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Go to the Forbidden Island page

Forbidden Island

67 out of 76 gamers thought this was helpful

The aim of the game is to find four ancient artifact on a sinking island and then manage to get out of the island in time before it sinks completely. On a player’s turn you will execture actions – you have the option to move, give your artifact cards to another player, get an artifact (if you have 4 of its cards) or fortify the tile you are standing to prevent it from sinking. After that you will randomly draw two artifact cards and several tiles of the island from a stack and those tiles will sink. That’s basically about it.

Well, it’s a matter of personal taste, but most of the people I play with say that the art on the tiles is very nice. The artifacts though – they actually look like pieces of treasure – big plus here. Other than that, the game has around 100 cards which are standard for what you would expect in a modern boardgame.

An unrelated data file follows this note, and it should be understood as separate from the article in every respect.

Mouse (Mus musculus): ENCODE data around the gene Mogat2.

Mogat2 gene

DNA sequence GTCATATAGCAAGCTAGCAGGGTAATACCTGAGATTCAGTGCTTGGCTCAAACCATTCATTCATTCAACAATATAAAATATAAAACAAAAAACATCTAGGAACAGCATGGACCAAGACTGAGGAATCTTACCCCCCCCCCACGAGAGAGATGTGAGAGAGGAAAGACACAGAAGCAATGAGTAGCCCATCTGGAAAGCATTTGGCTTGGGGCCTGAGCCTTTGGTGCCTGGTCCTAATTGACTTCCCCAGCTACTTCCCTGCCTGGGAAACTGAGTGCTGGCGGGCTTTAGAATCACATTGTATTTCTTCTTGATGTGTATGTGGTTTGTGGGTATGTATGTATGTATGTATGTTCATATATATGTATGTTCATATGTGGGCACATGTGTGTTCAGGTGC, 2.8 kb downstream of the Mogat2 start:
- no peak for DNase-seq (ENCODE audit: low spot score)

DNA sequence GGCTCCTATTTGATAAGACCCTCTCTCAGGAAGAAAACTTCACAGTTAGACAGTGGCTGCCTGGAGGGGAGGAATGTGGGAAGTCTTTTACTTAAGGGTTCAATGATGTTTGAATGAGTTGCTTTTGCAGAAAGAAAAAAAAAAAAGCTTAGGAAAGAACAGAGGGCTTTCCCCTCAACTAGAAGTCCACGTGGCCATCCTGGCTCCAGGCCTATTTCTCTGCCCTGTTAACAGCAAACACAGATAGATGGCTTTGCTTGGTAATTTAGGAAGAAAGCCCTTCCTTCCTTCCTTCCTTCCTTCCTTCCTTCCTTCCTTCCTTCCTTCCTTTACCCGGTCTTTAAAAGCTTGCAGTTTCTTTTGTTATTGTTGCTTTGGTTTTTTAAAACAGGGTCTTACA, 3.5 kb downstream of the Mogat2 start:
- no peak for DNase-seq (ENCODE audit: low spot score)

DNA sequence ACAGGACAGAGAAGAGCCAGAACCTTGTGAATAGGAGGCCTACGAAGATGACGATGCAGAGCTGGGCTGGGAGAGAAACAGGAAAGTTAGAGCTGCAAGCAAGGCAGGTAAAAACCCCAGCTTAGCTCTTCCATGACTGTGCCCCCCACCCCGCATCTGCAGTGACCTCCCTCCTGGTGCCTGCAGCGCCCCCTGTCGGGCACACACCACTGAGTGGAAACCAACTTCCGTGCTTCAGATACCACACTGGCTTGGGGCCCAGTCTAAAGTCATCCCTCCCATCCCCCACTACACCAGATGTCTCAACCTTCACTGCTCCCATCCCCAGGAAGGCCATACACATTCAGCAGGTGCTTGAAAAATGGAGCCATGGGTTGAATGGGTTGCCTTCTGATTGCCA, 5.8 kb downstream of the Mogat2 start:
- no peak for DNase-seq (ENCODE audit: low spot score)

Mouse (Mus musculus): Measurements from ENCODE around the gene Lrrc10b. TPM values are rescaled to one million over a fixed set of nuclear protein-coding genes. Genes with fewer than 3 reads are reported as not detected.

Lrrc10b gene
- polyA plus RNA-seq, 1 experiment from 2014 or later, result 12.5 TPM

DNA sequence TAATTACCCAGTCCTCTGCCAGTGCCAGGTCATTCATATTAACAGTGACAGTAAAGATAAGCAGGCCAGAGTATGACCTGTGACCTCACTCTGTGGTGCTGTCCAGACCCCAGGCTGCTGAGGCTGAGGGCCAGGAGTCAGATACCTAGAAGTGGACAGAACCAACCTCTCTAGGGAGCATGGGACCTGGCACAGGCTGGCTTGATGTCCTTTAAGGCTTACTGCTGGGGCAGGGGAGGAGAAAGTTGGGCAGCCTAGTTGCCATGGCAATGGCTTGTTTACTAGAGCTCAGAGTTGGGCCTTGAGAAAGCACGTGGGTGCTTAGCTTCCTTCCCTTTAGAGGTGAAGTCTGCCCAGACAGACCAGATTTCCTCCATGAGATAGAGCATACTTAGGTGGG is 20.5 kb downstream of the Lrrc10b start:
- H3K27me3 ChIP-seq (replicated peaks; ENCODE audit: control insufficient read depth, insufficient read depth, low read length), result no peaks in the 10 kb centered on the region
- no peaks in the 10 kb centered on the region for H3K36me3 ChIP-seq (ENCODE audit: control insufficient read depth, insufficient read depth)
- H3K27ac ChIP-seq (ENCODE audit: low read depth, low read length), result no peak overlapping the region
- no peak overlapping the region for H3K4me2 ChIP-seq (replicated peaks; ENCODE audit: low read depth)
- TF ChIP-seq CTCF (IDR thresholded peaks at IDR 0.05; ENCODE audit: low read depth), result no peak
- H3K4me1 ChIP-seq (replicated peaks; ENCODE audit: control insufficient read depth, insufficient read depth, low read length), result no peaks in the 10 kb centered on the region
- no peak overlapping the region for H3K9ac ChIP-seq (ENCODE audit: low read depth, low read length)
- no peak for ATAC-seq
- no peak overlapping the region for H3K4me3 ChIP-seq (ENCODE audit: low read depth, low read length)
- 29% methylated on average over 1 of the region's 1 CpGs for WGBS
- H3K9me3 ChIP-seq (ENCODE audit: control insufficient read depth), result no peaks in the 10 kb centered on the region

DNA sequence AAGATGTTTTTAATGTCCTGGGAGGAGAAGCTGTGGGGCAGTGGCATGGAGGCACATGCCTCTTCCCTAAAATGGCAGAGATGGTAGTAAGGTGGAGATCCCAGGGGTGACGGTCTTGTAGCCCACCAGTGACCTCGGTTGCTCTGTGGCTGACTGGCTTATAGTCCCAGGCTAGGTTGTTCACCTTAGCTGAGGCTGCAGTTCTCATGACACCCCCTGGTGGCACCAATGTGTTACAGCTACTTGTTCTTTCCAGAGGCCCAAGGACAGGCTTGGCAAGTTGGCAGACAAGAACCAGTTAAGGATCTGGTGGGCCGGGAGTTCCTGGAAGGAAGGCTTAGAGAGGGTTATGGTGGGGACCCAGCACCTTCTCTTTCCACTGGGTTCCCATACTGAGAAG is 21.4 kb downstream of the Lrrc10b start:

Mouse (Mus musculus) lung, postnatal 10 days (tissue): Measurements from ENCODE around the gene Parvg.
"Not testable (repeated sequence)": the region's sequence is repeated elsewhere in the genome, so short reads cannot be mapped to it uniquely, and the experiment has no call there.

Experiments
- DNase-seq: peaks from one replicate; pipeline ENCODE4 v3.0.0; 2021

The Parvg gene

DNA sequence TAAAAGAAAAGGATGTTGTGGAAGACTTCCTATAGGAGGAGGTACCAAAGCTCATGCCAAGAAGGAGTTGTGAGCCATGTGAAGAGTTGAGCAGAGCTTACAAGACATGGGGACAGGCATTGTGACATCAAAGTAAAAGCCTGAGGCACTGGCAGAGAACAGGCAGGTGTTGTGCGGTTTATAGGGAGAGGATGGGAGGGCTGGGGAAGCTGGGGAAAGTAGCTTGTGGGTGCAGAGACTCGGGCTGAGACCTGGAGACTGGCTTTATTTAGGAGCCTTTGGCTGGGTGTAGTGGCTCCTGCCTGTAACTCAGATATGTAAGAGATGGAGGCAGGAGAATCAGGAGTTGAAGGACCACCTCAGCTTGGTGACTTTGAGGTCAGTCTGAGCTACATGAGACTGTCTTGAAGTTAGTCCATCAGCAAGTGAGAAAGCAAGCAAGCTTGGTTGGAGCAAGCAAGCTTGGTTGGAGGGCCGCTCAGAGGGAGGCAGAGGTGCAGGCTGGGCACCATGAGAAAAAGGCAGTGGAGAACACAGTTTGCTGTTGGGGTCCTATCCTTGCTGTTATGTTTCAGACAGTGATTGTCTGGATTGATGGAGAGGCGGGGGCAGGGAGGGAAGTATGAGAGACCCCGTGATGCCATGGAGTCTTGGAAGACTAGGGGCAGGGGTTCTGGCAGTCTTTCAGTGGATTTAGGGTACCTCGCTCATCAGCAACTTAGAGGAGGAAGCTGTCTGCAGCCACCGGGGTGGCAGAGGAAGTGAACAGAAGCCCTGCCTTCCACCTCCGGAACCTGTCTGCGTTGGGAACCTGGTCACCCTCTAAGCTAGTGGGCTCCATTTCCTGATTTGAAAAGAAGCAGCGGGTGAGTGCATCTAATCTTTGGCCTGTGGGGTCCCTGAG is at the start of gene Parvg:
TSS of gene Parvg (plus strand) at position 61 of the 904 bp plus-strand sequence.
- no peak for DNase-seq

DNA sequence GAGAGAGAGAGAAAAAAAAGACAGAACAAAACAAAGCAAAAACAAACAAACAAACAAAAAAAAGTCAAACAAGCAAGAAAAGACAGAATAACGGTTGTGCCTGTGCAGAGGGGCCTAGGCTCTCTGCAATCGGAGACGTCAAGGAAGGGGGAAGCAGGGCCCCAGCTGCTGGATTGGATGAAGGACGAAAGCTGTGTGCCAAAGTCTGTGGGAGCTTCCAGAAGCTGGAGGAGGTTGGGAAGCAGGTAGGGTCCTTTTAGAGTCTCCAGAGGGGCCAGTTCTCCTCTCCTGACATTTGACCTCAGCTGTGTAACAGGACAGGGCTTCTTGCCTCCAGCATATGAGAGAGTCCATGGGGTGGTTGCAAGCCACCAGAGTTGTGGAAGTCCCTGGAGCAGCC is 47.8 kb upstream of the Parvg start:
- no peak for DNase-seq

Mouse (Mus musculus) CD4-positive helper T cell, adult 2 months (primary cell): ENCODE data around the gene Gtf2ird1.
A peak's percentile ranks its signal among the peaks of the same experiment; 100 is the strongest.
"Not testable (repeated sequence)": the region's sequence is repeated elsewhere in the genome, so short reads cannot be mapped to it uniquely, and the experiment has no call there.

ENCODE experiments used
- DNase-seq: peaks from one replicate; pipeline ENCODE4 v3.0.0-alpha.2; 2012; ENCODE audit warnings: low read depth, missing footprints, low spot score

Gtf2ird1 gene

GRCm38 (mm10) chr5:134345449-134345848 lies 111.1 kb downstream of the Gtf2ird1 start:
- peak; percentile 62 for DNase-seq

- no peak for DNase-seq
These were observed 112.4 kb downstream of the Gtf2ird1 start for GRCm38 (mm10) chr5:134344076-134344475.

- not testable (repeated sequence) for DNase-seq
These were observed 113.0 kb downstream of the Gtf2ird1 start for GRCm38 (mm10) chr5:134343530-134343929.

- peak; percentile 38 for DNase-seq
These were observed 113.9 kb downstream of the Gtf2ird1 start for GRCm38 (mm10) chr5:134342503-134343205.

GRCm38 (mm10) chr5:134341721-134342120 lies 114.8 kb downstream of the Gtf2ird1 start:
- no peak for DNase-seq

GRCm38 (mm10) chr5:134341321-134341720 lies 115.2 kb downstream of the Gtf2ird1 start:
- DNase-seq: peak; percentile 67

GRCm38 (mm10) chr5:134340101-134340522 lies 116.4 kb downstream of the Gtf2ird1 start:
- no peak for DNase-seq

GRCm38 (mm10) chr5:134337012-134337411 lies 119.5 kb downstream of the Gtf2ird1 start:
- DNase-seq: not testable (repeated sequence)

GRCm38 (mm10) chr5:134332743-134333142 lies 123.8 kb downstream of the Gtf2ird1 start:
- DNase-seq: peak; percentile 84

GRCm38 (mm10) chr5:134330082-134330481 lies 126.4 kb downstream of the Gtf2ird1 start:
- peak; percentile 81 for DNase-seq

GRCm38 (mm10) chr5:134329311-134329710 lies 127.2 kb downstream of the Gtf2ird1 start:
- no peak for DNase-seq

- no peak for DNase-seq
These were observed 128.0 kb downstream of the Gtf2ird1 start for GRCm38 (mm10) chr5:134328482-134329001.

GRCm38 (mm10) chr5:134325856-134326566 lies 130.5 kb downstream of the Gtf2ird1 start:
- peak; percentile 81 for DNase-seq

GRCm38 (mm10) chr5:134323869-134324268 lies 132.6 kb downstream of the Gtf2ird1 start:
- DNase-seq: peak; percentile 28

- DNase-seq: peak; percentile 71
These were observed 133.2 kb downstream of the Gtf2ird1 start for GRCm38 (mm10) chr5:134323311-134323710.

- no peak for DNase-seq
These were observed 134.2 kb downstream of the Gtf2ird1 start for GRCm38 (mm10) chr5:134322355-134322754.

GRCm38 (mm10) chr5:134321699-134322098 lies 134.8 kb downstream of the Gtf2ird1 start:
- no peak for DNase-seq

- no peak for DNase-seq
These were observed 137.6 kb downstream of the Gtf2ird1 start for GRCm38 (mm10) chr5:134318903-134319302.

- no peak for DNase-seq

I must admit I have a problem here. Forbidden Island is a really good gateway, its extremely easy to explain and the co-op nature of the game makes it even more suited for newcomers. On the other hand it is simple to the point of being simplistic. I don’t really find any reason to come back to if after two plays, other than bringing new people into boardgames. Imagine basic Pandemic (which is simple in itself) and then make a game twice as simple and here you have Forbidden Island.

Go to the Hanabi page


307 out of 329 gamers thought this was helpful

What is it all about
The objective of Hanabi is to create as many and as long streaks of same-coloured cards as possible. There are 6 colors available, each containing cards numbered 1 to 5. The streaks have to go in ascending order, ie. 1,2,3,4 and 5.